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The quotidian merges with the poetic in the films of the Brazilian director Clarissa Campolina (b. 1979), creating intense, documentary-style, impressionistic cinematic imagery. The plot is carried along these images – instead of the reverse. With her debut full-length film Girimunho (Swirl, 2011), she achieved international acclaim for the subtle artistry of her narrative technique. The director made this and a few other films with Helvécio Marins, who was a guest of the DAAD Artists-in-Berlin program in 2014. Girimunho was awarded the Interfilm Prize at the Venice International Film Festival. As Michael Baute wrote in taz: “Today we encounter films that are so unique at the level of form and content, so striking and innovative, that it becomes difficult to capture them with the usual words we have at our disposal. (…) With a subtle philosophical tone, Girimunho presents a world captivating in its complexity and imbued with myth and song.” The film impressed critics from Hollywood to Madrid. Campolina’s short films also won awards, such as at festivals in Rotterdam, Brasilia or Rio de Janeiro.
To date, Campolina has created five short films and one feature film. She has also edited numerous films from other directors, including Nascente (2005) by Helvécio Marins. She studied visual arts and filmmaking in Brazil. She was among the five other filmmakers who founded TEIA ( in Belo Horizonte in 2001, a center for the audio-visual arts and film production. The group has already garnered over 50 prizes worldwide and their participants are often invited to present their films at important international festivals, such as those held in Venice, Locarno, Sundance, Toronto, San Sebastian, Rotterdam, and Karlovy Vary, among many others. In 2012 she was one of the founders of the production company Anavilhana.
Girimunho (2011) means “swirl.” The film, which takes place along the red banks of the São Francisco river, blurs dream-states with reality in movements reminiscent of the eponymous swirl. “Patience is very important,” remarks one of the characters. And patience is also a virtue shared by the filmmakers: it took six years to shoot the film. Many of the extraordinary amateur actors in Girimunho are related. The leading role (Bastú) is performed by the 81-year-old Maria Sebastian Martins Álvaro. After her husband dies, she becomes haunted by strange noises and visions, eventually leaving home in an attempt to get rid of these ghosts. She decides to bring her husband’s belongings to his brother. The road movie was honored in Havanna and won the Special Jury Prize and the Youth Jury Prize in Nantes.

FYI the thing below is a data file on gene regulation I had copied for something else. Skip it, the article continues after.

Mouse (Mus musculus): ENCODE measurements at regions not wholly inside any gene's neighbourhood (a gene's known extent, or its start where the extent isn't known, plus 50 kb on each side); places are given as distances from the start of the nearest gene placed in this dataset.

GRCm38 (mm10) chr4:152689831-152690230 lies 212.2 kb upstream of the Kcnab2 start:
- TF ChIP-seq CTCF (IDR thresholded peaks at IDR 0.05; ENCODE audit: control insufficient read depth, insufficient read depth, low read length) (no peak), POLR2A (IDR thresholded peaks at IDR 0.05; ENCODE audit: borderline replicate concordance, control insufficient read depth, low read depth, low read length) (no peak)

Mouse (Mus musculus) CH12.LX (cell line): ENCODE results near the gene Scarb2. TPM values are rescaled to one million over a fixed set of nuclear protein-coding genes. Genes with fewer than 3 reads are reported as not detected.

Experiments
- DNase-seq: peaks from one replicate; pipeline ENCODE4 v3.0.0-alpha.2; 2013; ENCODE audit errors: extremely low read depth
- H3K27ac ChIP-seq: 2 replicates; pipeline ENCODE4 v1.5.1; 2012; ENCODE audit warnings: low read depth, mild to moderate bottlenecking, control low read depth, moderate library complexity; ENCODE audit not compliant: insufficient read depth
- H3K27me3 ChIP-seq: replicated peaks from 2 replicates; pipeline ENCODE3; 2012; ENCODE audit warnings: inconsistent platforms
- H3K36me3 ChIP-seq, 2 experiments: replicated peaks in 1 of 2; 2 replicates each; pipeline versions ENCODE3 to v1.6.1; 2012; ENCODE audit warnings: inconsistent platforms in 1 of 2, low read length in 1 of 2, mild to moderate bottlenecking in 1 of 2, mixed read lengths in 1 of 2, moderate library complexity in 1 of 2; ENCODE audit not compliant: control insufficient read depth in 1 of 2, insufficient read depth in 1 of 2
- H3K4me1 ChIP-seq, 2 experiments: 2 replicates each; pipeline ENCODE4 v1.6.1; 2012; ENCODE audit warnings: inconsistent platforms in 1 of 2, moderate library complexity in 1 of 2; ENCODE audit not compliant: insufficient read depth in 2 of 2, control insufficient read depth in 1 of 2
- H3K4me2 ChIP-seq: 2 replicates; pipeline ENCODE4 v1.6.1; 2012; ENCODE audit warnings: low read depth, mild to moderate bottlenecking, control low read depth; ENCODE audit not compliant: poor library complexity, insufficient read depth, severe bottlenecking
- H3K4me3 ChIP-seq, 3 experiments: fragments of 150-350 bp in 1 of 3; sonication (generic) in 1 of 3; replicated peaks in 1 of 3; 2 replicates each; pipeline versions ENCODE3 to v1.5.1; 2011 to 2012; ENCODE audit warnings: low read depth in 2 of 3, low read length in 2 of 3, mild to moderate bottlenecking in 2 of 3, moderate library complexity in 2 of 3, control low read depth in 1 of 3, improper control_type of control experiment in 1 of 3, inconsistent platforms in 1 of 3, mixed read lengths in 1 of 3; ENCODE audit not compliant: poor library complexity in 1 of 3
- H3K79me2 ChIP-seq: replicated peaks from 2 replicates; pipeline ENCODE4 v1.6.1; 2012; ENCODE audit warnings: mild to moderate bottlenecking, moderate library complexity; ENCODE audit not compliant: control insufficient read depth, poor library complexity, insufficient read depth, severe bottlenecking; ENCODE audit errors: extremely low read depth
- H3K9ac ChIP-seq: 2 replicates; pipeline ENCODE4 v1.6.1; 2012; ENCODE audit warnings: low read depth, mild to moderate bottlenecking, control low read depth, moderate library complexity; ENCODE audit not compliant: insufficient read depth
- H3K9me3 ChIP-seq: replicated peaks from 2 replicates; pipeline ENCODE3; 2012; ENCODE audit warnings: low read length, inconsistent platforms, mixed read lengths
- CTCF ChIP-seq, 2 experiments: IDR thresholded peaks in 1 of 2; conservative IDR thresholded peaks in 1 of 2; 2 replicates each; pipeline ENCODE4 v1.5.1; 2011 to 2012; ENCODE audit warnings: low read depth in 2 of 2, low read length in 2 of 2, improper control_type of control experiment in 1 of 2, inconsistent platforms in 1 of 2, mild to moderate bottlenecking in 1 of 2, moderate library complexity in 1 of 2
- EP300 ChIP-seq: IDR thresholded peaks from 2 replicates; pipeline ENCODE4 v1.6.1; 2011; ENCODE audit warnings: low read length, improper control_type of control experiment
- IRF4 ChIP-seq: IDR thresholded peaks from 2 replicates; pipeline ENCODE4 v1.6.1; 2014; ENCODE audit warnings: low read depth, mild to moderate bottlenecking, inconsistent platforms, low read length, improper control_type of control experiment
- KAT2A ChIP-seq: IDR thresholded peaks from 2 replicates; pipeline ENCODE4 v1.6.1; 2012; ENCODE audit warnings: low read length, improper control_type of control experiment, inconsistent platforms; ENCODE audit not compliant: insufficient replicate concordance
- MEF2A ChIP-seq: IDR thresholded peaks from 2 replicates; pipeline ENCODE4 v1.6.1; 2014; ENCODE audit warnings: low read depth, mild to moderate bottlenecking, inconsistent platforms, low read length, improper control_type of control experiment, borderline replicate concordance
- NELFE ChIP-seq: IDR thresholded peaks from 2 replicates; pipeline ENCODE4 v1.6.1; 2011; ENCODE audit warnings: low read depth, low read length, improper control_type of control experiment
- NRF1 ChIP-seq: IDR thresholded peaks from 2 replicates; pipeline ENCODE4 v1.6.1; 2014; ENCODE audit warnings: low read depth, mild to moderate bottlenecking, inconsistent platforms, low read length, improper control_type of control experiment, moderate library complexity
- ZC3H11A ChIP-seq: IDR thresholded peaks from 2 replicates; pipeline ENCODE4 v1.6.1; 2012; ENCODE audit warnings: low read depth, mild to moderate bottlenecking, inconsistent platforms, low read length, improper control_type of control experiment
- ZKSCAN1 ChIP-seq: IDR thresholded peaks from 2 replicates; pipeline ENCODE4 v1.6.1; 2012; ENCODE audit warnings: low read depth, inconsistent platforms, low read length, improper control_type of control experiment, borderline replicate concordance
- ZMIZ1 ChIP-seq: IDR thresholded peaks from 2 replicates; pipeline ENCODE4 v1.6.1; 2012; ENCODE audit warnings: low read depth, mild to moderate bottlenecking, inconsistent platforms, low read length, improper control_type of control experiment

Campolina’s short film Adormecidos / Asleep (2011) is a visual meditation on the poetry of everyday life: in the film, lights, lighted advertisements, and the people they depict all come to life at night. The film was presented at numerous festivals, such as the Buenos Aires International Independent Film Festival, and won a prize at the Eighth International Women’s Film Festival in Rio de Janeiro.
The short film Trecho / Passage (2006) uses an audio-visual diary to document a trip taken eight years ago. The film accompanies the character Libério during his peregrinations along the Brazilian highways. Together with her trusted filmmaking partner Marins, in the film Campolina employs a visual language that oscillates between gritty, experimental, and documentary styles to recount her protagonist’s travels and, along the way, reflect on the nature of the film’s own creation. Trecho was awarded the prize for best short film at the most important Brazilian film festival in Brasilia. The film premiered at the Rotterdam Film Festival, where it was nominated for best short film.

Text: Maike Wetzel
Translation into English: Amy Pradell
Camera/editing: Uli Aumüller, Sebastian Rausch

Selected filmography: 2012 Odete (Short film, HD video, 16’) 2011 Girimunho / Der Wirbel (Feature film, 35 mm, 90‘) 2011 Adormecidos / Asleep (Short film, HD video, 7’) 2009 Notas Flanantes / Wandering Notes (Experimental film, HD video, 47’) 2006 Trecho / Passage (Short film, 35 mm, 16 ‚)
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